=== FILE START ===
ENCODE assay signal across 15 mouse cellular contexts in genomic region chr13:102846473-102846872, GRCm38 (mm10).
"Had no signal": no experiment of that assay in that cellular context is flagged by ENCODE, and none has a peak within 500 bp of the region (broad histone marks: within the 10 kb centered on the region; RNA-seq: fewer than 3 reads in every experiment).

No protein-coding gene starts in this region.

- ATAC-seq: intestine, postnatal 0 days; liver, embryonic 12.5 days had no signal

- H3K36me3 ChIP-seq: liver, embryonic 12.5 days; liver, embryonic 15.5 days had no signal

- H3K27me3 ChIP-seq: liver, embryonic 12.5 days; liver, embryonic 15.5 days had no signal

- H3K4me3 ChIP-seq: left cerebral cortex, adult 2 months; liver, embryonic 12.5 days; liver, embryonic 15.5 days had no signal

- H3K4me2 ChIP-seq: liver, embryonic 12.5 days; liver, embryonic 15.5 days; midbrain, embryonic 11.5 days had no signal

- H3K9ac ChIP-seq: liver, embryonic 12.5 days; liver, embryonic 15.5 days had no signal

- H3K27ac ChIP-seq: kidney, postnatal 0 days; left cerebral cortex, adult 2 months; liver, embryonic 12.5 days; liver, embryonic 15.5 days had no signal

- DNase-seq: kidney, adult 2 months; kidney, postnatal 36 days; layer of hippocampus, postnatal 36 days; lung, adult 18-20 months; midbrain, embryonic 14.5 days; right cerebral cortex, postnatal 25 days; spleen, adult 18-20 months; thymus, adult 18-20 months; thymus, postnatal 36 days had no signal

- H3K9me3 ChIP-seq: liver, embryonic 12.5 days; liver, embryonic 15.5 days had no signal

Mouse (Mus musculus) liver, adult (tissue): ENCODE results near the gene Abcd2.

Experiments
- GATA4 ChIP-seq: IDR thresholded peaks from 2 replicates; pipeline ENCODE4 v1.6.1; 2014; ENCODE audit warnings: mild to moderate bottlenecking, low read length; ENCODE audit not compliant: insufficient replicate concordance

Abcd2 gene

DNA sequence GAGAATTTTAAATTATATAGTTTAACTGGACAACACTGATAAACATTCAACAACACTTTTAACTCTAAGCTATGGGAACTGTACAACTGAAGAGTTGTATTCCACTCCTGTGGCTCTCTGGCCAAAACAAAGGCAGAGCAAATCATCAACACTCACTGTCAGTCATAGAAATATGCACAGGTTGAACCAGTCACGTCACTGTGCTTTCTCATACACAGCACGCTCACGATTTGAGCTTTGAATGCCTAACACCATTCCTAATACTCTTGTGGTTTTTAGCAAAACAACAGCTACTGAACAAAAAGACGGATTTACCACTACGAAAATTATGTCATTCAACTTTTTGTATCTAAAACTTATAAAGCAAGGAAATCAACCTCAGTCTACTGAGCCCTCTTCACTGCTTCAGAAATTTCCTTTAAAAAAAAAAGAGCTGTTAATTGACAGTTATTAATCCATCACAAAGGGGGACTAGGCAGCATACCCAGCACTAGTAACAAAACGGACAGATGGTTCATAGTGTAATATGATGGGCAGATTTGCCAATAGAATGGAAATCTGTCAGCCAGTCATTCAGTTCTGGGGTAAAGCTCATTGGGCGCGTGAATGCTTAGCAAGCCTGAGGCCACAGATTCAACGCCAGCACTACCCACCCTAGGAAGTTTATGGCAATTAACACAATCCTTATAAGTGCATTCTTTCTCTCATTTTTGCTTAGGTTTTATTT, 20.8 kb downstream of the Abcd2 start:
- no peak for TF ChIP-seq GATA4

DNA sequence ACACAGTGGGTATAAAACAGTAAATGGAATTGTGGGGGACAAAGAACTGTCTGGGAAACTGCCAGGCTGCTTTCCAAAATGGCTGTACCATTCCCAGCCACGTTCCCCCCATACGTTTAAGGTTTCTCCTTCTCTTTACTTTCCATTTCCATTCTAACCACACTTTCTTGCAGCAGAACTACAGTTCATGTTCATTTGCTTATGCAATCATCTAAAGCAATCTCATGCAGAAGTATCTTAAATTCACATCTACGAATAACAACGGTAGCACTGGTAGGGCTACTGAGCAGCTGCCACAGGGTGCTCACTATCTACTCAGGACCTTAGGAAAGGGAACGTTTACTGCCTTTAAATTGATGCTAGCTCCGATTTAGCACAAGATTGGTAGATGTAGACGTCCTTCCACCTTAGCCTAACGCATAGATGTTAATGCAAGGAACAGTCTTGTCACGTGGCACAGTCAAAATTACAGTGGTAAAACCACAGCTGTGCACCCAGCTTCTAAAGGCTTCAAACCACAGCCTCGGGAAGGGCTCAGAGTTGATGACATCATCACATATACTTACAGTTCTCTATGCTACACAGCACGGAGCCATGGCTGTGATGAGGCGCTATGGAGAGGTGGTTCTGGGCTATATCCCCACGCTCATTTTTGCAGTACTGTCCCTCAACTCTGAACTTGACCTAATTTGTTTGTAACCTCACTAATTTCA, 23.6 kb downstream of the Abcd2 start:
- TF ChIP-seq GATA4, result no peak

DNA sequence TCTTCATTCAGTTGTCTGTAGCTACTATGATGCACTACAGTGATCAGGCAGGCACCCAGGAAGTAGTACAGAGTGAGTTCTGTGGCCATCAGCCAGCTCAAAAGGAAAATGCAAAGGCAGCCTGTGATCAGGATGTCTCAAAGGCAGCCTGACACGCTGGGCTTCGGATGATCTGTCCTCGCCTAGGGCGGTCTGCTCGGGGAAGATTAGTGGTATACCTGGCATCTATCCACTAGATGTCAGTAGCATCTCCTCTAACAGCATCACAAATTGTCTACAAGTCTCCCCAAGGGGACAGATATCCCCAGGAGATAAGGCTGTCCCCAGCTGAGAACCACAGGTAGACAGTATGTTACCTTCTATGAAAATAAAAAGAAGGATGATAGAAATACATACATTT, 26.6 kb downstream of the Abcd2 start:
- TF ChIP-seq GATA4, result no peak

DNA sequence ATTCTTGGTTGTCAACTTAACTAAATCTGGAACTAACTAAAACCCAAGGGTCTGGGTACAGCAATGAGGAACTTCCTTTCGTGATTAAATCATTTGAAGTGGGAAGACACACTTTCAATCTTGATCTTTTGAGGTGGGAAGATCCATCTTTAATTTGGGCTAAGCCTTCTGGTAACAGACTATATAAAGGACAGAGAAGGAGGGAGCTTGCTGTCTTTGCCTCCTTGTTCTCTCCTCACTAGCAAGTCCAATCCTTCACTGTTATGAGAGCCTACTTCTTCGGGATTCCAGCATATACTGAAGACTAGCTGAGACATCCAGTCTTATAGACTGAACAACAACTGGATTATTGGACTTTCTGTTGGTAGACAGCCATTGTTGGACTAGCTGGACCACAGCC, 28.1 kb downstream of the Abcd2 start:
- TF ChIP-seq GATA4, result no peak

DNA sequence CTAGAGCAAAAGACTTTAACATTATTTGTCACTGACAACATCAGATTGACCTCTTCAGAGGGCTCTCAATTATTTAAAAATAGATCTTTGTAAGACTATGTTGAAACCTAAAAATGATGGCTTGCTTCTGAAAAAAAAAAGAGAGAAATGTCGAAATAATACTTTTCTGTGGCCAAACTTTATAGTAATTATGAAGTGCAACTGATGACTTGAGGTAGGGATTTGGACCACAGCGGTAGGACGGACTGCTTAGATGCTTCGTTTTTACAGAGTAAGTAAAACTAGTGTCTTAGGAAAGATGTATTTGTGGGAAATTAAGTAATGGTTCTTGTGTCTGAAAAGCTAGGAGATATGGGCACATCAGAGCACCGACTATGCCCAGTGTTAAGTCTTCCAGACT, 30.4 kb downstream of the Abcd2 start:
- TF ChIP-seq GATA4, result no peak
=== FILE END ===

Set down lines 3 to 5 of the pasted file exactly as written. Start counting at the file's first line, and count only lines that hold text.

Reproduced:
No protein-coding gene starts in this region.

- ATAC-seq: intestine, postnatal 0 days; liver, embryonic 12.5 days had no signal

- H3K36me3 ChIP-seq: liver, embryonic 12.5 days; liver, embryonic 15.5 days had no signal